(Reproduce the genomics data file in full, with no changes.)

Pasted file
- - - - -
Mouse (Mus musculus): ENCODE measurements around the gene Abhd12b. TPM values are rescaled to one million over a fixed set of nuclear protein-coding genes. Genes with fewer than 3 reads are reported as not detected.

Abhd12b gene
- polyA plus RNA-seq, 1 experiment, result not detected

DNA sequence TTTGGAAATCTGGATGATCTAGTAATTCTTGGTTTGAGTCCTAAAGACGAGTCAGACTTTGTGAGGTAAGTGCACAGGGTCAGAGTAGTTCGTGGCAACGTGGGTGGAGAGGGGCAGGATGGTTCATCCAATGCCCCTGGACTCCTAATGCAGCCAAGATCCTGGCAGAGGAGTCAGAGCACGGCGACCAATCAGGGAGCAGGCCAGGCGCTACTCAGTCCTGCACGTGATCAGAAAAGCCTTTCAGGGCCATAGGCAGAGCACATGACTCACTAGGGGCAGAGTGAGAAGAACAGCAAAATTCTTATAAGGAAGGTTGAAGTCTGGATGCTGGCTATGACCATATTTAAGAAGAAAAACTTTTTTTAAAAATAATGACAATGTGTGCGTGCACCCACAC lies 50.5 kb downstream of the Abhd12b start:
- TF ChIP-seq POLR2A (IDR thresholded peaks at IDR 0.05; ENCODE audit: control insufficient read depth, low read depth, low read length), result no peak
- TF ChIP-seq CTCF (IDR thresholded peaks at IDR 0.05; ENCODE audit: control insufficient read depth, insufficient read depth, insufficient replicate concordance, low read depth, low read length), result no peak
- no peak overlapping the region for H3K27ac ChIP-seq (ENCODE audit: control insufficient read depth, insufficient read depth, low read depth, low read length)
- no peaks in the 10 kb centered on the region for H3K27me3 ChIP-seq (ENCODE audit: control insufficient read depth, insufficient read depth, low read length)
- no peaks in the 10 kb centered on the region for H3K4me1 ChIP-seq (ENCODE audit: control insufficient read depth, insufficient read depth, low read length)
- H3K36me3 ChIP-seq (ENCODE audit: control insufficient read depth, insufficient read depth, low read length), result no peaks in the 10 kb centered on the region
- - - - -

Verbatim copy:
Mouse (Mus musculus): ENCODE measurements around the gene Abhd12b. TPM values are rescaled to one million over a fixed set of nuclear protein-coding genes. Genes with fewer than 3 reads are reported as not detected.

Abhd12b gene
- polyA plus RNA-seq, 1 experiment, result not detected

DNA sequence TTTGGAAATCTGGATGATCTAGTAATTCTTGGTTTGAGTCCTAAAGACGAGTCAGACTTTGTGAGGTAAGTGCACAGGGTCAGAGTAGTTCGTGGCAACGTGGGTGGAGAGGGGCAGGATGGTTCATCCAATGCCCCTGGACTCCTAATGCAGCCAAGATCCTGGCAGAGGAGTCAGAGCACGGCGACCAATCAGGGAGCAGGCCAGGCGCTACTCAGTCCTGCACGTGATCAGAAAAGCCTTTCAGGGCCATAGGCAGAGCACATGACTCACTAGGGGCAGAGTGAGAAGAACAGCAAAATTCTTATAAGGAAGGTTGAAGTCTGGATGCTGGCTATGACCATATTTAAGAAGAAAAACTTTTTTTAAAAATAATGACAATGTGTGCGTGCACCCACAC lies 50.5 kb downstream of the Abhd12b start:
- TF ChIP-seq POLR2A (IDR thresholded peaks at IDR 0.05; ENCODE audit: control insufficient read depth, low read depth, low read length), result no peak
- TF ChIP-seq CTCF (IDR thresholded peaks at IDR 0.05; ENCODE audit: control insufficient read depth, insufficient read depth, insufficient replicate concordance, low read depth, low read length), result no peak
- no peak overlapping the region for H3K27ac ChIP-seq (ENCODE audit: control insufficient read depth, insufficient read depth, low read depth, low read length)
- no peaks in the 10 kb centered on the region for H3K27me3 ChIP-seq (ENCODE audit: control insufficient read depth, insufficient read depth, low read length)
- no peaks in the 10 kb centered on the region for H3K4me1 ChIP-seq (ENCODE audit: control insufficient read depth, insufficient read depth, low read length)
- H3K36me3 ChIP-seq (ENCODE audit: control insufficient read depth, insufficient read depth, low read length), result no peaks in the 10 kb centered on the region